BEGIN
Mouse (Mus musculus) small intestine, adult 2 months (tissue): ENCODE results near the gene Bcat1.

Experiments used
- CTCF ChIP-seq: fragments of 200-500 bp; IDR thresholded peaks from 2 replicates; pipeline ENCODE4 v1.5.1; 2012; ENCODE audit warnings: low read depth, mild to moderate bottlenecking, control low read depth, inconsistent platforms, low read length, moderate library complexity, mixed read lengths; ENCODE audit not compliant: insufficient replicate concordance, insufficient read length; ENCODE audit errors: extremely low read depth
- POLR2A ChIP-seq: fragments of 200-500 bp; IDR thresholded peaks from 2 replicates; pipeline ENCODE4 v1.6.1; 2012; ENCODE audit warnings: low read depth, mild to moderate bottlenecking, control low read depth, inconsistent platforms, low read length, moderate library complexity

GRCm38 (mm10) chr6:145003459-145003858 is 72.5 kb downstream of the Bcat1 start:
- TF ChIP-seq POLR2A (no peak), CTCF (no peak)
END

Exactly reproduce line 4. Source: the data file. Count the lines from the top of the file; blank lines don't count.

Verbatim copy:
- POLR2A ChIP-seq: fragments of 200-500 bp; IDR thresholded peaks from 2 replicates; pipeline ENCODE4 v1.6.1; 2012; ENCODE audit warnings: low read depth, mild to moderate bottlenecking, control low read depth, inconsistent platforms, low read length, moderate library complexity